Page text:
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Connecting Skies Bridging Continents


Photos courtesy of EBACE

Against the backdrop of announcements from aircraft manufacturers, the 2023 European Business Aviation Convention and Exhibition or EBACE2023 featured Textron Aviation new Cessna Citation Ascend and Airbus Corporate Jets’ showed off the ACJ TwoTwenty, Bombardier’s Challenger 3500 and Gulfstream’s G800 aircraft.

Analysts and experts expressed general optimism the industry will continue to flourish throughout the remainder of the year and beyond as traffic across Europe and North America remained higher than 2019 levels.

There was a riveting keynote address from Formula One Toto and Susie Wolff keeping a crowd mesmerized with their stories and anecdotes of leadership and continuous learning. The two celebrated the shared aims of racing and business aviation and highlighted the parallels for safety, sustainability, technical excellence, diversity and high performance.

The exhibition floor was bustling a hive of activity with packed sessions that also featured the new sustainability theatre. Held at the Palexpo convention centre that is just next to the Geneva Airport (GVA), the event is the largest of its kind in Europe.

Co-hosted by the NBAA and EBAA, the event also focussed on innovation under the banner of advanced air mobility, sustainability and of course, electric, hydrogen and hybrid technologies.

Mention must be made of Raphaël Domjan, founder and pilot for SolarStatus, who told those present how his company would push the boundaries of aviation through the achievement of stratospheric flight using solar-powered aircraft.

There was a strong signal from AAM industry leaders – unequivocally, that air taxis are coming next year.

Dirk Hoke, CEO of Germany-based Volocopter, said his company’s battery-powered eVTOLs are expected to begin service next year when it plans to offer commercial passenger flights during the 2024 Paris Olympics.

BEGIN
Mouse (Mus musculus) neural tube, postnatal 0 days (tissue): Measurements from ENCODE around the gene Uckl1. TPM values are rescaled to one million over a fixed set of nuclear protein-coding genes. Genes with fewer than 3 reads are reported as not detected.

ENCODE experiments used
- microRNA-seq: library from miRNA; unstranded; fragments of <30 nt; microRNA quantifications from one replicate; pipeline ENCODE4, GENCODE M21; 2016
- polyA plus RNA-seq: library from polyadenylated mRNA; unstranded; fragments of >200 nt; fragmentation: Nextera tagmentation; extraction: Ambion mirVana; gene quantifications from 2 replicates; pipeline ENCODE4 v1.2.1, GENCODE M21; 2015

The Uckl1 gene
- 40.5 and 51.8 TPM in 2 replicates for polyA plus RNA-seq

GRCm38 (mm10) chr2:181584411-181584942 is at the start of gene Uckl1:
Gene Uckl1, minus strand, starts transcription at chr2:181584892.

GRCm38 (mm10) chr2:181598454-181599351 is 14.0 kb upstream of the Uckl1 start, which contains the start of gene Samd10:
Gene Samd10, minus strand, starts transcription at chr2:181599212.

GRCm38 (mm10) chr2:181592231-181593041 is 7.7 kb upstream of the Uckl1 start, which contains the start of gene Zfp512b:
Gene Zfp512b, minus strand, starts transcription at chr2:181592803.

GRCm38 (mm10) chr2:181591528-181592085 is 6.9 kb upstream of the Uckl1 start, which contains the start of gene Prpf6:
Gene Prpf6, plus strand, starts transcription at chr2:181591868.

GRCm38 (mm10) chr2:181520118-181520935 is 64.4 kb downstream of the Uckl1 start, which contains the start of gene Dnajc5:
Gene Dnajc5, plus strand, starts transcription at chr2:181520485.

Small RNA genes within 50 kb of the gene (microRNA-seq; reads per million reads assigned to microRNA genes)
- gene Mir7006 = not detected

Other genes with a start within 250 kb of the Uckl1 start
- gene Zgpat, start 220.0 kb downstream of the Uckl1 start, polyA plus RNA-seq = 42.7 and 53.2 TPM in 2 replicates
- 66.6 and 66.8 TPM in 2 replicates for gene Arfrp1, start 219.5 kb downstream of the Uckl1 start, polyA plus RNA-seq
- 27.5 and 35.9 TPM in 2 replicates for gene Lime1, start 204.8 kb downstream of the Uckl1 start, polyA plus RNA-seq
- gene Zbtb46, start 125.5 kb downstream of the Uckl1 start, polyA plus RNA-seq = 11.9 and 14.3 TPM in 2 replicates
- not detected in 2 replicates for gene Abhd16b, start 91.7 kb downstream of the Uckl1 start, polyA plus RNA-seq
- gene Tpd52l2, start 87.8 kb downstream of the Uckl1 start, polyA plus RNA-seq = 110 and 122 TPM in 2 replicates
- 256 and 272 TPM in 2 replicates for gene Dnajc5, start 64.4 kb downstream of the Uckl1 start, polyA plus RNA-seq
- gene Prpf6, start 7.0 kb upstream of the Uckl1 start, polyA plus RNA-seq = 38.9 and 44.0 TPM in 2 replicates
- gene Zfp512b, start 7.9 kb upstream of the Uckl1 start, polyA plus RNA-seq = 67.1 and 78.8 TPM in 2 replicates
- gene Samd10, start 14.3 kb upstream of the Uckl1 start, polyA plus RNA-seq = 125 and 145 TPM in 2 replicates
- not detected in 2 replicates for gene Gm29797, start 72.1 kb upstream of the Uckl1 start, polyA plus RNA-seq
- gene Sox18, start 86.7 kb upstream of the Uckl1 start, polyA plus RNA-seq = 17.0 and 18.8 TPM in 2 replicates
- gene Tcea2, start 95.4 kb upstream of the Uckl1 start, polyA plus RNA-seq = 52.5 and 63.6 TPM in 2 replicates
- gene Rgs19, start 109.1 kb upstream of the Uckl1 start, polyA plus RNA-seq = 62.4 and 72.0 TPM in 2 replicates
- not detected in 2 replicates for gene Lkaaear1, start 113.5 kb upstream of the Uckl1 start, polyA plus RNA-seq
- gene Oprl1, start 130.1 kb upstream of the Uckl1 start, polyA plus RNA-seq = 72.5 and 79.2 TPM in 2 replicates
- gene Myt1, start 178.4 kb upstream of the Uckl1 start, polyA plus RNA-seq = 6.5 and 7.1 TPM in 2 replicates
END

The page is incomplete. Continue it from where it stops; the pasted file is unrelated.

EBACE2023 also promoted the production and use of Sustainable Aviation Fuel (SAF) with a sold-out supply at the show week and made the fuel available at select US airports with EBACE-bound flights.

In addition, an EBACE book-and-claim option at a US airport where the fuel is not present was also put in place.

Carbon emissions from all attendees travel to and from the show, and from the 22 hotels and the shuttle buses used for EBACE were offset by carbon credits provided through a partnership with 4AIR.

Most business aircraft operators planning their strategies for reaching net-zero carbon emissions focus on fuel reduction or buying sustainable aviation fuel. But, flight operations looking to take it to the next level often purchase carbon offsets. “For many people, [buying offsets] is just a number. But people really forget that there’s a real project behind it,” said Sébastien Lacube, chief science officer at Azzera, a centralized carbon market spot exchange based in Canada and Switzerland

This year’s EBACE was dedicated to the memory and legacy of Athar Husain Khan, the Secretary-General of EBAA, lost this year, whose passion for business aviation and belief in human connection undergirded the entire show.

EBACE will return to Palexpo and Geneva Airport next year from 28-30 May 2024.

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